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Posted by: David Cohen ( )
Date: December 02, 2018 06:41PM

What are your thoughts about why missionaries cannot call home? It facilitates a cult-like approach to isolating the missionary for more thorough indoctrination. Whether specifically for that purpose or not, that is one outcome.

I have also wondered if it is a holdover from the realities and costs of long distance phone calls when the current leadership were missionaries. Just like the door-to-door approach, which worked from about 1900-1940 and then began to wane, calling home, at one time, was very expensive.

Sometimes things are intentionally set up to control members. Other times I wonder if it is just an inability of the leaders to drag the church out of the 1930s.

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Posted by: Gheco ( )
Date: December 02, 2018 06:58PM

It is cult like-because it is a cult, led by angry senile persons.

Calls may have once been pricey. Now they are not, and various FaceTime platforms are free.

People must be isolated from family and friends because they come home with too much contact.

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Posted by: Tevai ( )
Date: December 02, 2018 07:09PM

Isolating followers during critical periods of their lives (such as is the developmental bridge between late adolescence and early adulthood) is one of the hallmarks of cults in general.

This isolating can be done in a variety of ways (with physical isolation being just one of the many ways it can be effectively accomplished), but the conditions of isolation from family and friends which LDS missionaries agree to accept is certainly an outstanding, real life, example.

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Posted by: Guy3 ( )
Date: December 02, 2018 07:12PM

I was in more contact with my family on my mission then when I came home. But that was just me. I don't contact them weekly like I used to on my mission.

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Posted by: Jaxson ( )
Date: December 02, 2018 08:34PM

Just another mission rule. I’ve never considered it “cult-like” any more than I consider following the rules in my workplace, or following the rules of the road to be cultish. Just like in the workplace, I was well aware of the rules before going on a mission. They were not a secret (now THAT would be cult-like). If you don’t like the rules…don’t play the game.

That being said, I don’t agree with the no calls home rule. I don’t see any harm in allowing (at the least) a monthly call home. I believe the church is feeling the effects of their no calls/no contact policy today more than ever. It appears that putting missionaries out in the world at a younger age, and removing their cell phones from their tightly gripped fists, has led to more “anxiety” cases and early returned missionaries. I believe that allowing more phone calls home could possibly reduce the number of “stressed” missionaries.

But…a rule is a rule no matter how stupid and outdated it is. And since the church is generally 20-30 years behind the times, I wouldn’t expect them to be changing anything real soon.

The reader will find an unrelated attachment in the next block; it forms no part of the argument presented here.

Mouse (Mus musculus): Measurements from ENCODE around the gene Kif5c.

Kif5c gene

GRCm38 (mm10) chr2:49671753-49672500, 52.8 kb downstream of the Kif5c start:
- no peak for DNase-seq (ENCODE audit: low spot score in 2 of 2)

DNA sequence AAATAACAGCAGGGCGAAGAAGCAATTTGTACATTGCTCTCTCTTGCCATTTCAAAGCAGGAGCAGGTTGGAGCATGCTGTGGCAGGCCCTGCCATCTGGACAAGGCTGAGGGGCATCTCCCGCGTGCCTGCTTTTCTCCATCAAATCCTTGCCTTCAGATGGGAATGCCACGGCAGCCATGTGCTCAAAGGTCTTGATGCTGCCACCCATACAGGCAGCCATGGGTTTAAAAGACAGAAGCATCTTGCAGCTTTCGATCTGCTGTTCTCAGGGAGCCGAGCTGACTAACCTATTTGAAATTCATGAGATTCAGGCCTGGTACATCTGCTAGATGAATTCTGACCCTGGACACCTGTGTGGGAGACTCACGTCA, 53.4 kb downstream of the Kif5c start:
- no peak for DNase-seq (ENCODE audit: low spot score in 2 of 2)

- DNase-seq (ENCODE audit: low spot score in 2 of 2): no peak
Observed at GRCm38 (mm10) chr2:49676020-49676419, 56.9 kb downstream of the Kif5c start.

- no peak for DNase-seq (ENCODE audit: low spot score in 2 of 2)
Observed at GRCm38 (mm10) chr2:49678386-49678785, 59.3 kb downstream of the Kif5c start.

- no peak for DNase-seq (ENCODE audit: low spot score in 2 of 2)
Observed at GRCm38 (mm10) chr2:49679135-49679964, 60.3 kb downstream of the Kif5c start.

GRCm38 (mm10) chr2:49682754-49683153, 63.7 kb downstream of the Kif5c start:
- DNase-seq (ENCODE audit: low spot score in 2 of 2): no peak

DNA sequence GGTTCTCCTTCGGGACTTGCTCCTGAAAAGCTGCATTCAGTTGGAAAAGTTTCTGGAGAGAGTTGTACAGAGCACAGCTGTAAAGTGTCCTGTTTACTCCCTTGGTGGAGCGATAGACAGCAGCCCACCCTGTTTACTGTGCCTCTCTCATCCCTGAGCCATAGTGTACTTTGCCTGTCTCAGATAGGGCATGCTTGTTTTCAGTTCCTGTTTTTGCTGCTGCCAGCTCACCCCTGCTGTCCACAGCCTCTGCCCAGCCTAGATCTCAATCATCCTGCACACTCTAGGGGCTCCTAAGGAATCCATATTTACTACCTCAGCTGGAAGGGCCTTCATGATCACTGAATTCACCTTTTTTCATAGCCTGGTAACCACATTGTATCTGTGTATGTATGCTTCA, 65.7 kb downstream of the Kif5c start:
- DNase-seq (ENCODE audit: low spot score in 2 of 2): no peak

Don’t like the rule…don’t play. Just sayin’.

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Posted by: David Cohen ( )
Date: December 02, 2018 08:51PM

Jaxson Wrote:

> Don’t like the rule…don’t play. Just
> sayin’.

The problem I see is the kids going on missions are not making decisions without coercion and there is not full disclosure.

In order for a mission to be a reasonable request, the kids and their parents need to be given complete, detailed information about the problems with church history, the fraudulent origins of the Books of Mormon and Abraham, etc.

As it stands, missionary service is a case of adults taking advantage of the youth through deception. Whether this is intentional or because of the leaders' own ignorance, it is still unethical.

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Posted by: ragnar ( )
Date: December 06, 2018 05:17AM

Prospective missionaries are not provided with a list of the rules to which they are expected to comply. Full disclosure of ALL the rules (including the special ones that the MPs come up with) should be disclosed - in writing - prior to submitting their applications.

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Posted by: babyloncansuckit ( )
Date: December 07, 2018 03:51AM

“generally 20-30 years behind the times”

Try 40-60.

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Posted by: moremany ( )
Date: December 02, 2018 08:45PM

David Cohen Wrote:
> What are your thoughts about why missionaries
> cannot call home? It facilitates a cult-like
> approach to isolating the missionary for more
> thorough indoctrination. Whether specifically for
> that purpose or not, that is one outcome.
> I have also wondered if it is a holdover from the
> realities and costs of long distance phone calls
> when the current leadership were missionaries.
> Just like the door-to-door approach, which worked
> from about 1900-1940 and then began to wane,
> calling home, at one time, was very expensive.